The city of Coquitlam is working on a deal with Fortis BC Energy Inc. to build a district energy system for the city hall, the City Centre Aquatic Complex, and other public buildings. The project is also looking into retro fitting 15 of the biggest energy-consuming buildings to cut down costs as well as reduce carbon gas emissions.
This project bundle, if it goes through, could help the city’s carbon neutrality goals for 2012, reduce its green house gas emissions by 30% b 2015 and of course, save money in the process. Verne Kucy, the city’s acting manager for the environmental services says that if more energy can be created in much lower costs, private sectors will also tend to follow suit. Right now, arrangements are on the way to determine the costs, scope and feasibility of the project.
Forti has offered to pay for the yet-to-be-determined costs of the district energy system, with the initial goal of owning and operating it. Once operational, the city will then buy back the investment through competitive utility rates. Included in the project is retrofitting 15 buildings known to consume the most energy, a proposal submitted by Johnson Controls LP.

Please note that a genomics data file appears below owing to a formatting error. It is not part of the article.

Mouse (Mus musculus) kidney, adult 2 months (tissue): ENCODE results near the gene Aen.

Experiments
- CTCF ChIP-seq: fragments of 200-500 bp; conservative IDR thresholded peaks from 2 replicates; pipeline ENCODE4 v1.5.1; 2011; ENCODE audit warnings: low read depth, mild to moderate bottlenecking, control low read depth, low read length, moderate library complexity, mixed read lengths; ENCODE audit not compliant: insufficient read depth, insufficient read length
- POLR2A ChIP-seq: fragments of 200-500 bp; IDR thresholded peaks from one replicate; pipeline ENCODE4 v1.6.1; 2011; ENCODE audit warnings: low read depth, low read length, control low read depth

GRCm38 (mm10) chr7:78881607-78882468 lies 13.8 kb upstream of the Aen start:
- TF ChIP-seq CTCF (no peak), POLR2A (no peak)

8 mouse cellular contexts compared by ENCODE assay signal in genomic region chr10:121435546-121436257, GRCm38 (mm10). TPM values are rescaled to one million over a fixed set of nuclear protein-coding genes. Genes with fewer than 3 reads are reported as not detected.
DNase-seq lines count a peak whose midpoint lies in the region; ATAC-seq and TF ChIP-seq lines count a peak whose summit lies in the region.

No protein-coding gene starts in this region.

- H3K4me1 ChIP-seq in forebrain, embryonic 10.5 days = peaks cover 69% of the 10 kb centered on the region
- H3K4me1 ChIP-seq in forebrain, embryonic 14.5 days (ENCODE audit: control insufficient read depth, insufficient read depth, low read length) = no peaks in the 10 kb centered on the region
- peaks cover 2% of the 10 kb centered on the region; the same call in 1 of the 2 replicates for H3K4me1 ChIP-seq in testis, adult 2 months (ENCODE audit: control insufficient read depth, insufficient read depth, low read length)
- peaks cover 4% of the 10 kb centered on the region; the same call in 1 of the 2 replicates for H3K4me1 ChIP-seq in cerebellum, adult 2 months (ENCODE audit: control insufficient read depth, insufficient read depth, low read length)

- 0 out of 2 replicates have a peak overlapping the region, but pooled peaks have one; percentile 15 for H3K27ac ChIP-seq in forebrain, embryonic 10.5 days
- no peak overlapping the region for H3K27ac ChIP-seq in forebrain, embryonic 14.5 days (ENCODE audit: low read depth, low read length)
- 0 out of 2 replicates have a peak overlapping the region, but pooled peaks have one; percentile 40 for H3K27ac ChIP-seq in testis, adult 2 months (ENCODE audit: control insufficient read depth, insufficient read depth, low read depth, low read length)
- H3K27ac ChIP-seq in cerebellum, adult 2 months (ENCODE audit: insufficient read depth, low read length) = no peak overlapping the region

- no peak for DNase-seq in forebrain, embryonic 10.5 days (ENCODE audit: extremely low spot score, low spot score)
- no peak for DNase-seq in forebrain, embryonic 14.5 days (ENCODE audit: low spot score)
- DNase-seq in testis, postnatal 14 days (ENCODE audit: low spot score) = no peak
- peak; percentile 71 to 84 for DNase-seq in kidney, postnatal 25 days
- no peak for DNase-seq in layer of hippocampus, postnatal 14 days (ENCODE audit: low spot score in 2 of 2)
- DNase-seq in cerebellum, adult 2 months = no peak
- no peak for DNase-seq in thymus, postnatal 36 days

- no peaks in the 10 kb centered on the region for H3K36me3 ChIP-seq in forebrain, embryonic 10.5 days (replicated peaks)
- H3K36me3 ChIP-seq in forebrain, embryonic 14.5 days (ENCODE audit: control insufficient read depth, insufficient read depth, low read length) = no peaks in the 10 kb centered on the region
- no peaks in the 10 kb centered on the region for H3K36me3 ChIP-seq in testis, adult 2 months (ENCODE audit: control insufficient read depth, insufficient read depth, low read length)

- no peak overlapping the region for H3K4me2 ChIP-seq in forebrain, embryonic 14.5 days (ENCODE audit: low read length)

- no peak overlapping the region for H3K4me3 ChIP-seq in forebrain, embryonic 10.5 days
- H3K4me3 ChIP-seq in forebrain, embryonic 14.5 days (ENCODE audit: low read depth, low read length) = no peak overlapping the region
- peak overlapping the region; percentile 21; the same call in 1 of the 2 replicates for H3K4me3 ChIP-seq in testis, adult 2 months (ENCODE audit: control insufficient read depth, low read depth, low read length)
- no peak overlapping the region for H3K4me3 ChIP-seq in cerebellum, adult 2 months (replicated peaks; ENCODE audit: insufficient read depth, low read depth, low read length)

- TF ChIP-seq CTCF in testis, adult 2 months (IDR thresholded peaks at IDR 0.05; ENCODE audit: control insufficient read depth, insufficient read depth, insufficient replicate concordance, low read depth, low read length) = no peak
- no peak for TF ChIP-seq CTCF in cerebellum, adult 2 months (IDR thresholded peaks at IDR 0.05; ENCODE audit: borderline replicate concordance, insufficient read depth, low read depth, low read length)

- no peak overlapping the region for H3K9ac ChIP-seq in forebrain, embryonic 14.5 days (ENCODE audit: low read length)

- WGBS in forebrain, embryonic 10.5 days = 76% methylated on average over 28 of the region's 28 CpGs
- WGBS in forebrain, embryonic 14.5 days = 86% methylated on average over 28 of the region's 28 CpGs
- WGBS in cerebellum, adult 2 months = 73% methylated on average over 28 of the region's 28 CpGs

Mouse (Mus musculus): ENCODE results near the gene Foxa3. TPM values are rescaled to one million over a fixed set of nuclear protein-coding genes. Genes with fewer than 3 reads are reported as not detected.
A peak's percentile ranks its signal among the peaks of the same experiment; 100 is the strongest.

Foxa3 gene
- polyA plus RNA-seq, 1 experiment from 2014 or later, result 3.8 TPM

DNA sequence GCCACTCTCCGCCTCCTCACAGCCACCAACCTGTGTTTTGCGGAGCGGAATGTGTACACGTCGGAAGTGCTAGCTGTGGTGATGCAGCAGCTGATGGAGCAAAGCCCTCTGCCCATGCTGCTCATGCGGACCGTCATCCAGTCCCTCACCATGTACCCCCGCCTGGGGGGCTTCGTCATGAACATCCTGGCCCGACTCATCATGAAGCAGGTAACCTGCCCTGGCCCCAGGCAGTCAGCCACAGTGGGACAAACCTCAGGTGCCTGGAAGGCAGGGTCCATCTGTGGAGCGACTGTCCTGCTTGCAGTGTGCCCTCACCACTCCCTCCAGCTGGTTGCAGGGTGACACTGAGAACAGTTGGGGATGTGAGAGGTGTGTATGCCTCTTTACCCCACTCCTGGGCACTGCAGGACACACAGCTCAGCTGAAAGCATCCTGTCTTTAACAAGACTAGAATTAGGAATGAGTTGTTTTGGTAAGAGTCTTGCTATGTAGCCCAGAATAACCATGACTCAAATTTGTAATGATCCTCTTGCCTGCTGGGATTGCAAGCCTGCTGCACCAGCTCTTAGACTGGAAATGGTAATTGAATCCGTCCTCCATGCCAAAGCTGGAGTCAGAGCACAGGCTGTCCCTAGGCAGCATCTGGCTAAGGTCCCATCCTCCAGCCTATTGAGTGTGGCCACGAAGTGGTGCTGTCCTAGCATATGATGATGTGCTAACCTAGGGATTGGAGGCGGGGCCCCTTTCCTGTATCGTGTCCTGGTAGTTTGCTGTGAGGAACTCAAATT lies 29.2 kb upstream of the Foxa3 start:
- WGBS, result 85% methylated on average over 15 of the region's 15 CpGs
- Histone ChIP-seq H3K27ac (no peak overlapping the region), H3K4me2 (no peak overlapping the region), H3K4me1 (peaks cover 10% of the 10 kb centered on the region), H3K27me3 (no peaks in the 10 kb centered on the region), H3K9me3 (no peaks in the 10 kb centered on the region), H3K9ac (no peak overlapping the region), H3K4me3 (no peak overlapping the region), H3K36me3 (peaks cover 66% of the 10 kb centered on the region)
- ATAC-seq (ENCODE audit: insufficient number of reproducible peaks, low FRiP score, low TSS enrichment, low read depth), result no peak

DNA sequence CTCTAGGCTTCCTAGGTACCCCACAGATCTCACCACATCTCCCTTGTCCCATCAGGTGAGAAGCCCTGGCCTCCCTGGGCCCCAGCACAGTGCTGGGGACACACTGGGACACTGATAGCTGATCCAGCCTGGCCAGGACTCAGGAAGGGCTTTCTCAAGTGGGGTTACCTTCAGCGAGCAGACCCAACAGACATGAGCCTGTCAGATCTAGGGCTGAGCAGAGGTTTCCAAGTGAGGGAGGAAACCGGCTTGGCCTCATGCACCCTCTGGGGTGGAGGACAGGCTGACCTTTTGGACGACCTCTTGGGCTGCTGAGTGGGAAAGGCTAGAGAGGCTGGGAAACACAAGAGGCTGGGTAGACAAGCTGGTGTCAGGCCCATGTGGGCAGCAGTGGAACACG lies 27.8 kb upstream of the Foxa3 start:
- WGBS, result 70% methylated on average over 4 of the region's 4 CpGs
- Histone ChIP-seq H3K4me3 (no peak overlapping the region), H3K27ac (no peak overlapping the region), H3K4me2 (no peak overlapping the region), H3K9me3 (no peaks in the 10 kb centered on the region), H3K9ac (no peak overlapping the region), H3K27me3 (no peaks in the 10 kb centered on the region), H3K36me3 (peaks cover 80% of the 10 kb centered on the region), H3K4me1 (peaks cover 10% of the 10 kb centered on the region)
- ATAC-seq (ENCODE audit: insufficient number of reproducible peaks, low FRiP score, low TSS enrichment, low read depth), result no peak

Kucy said that the deal is still under discussion and if it turns out to be indeed practical, then the city will decide to go ahead with it.
The city is to set-up a reserve funding of $130,000 annually to help cover for future energy-saving and GHG-reducing projects. The city’s Climate Action Reserve Fund will enable the city to do its responsibility under the Climate Action Charter without having to pay any balance to any third party.
If the fund is approved, the council decided that it would more realistic for the city to fund its own projects, instead of paying back to pre-approved third-party projects such as the Pacific Carbon Trust. This will not meet BC’s standard of “carbon neutral” just yet, will be categorized as “making progress” -like other municipalities were expected to do.
Since 2008, Coquitlam has accomplished 41 conservation projects, has saved a little more than two hundred thousand dollars and reduced GHG by 17% (1,100 tonnes). Other low-priority plans for 2012 are having low-cost or no-cost at all power-saving/conservation projects, including lowering pool temperatures, and replacing heaters and lighting with their higher efficiency or low-wattage models.